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Good Calories, Bad Calories by Gary Taubes; New York: AA Knopf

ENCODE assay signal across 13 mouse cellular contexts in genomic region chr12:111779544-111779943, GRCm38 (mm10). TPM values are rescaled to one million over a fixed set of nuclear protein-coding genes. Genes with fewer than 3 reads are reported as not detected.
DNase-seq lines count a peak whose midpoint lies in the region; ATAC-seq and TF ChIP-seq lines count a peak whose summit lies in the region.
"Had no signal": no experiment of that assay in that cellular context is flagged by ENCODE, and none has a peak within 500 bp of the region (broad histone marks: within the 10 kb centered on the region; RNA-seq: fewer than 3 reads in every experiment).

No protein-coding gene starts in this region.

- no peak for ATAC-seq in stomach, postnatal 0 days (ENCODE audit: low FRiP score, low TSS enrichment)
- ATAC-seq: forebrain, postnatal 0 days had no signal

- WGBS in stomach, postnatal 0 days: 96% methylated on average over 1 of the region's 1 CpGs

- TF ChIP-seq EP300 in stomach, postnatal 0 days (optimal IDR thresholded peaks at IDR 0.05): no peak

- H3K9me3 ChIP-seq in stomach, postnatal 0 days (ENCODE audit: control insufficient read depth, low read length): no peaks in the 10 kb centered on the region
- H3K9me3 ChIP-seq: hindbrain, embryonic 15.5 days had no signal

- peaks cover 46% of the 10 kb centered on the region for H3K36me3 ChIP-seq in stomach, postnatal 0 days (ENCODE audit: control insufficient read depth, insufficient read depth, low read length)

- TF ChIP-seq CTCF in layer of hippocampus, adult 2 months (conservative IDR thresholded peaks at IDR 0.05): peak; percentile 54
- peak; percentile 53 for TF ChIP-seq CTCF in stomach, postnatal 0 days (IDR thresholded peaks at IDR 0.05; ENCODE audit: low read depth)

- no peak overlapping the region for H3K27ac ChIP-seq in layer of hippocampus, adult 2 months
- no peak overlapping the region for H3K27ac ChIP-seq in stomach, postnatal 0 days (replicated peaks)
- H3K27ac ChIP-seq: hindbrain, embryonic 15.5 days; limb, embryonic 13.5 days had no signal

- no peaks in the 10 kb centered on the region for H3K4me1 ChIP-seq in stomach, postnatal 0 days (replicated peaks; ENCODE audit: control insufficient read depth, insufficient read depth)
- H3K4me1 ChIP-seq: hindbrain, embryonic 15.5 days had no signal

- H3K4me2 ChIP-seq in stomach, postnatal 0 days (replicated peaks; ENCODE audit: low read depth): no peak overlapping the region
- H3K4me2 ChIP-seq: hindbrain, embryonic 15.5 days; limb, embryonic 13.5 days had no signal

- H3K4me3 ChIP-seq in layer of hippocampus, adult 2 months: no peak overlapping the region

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Good Calories, Bad Calories has much useful information and is well worth reading. Gary Taubes's tenets related to obesity can be summarized in four statements (i) He believes that you can gain weight and become obese without a positive energy balance; (ii) He also believes that dietary fat is unimportant for the development of obesity; (iii) Carbohydrate, in his view, is what produces obesity and (iv) Insulin secreted by the carbohydrate is the problem in obesity. However, some of the conclusions that the author reaches are not consistent with current concepts about obesity. There are many kinds of obesity, and only some depend on diet composition. Two dietary manipulations produce obesity in susceptible people: eating a high-fat diet and drinking sugar- or high-fructose corn syrup-sweetened beverages. Insulin is necessary but not sufficient in the diet-dependent obesities. When diet is important, it may be the combination of fat and fructose (the deadly duo) that is most important. Regardless of diet, it is a positive energy balance over months to years that is the sine qua non for obesity. Obese people clearly eat more than do lean ones, and food-intake records are notoriously unreliable, as documented by use of doubly labelled water. Underreporting of food intake is greater in obese than in normal-weight people and is worse for fat than for other macronutrient groups. Accepting the concept that obesity results from a positive energy balance does not tell us why energy balance is positive. This depends on a variety of environmental factors interacting with the genetic susceptibility of certain individuals. Weight loss is related to adherence to the diet, not to its macronutrient composition.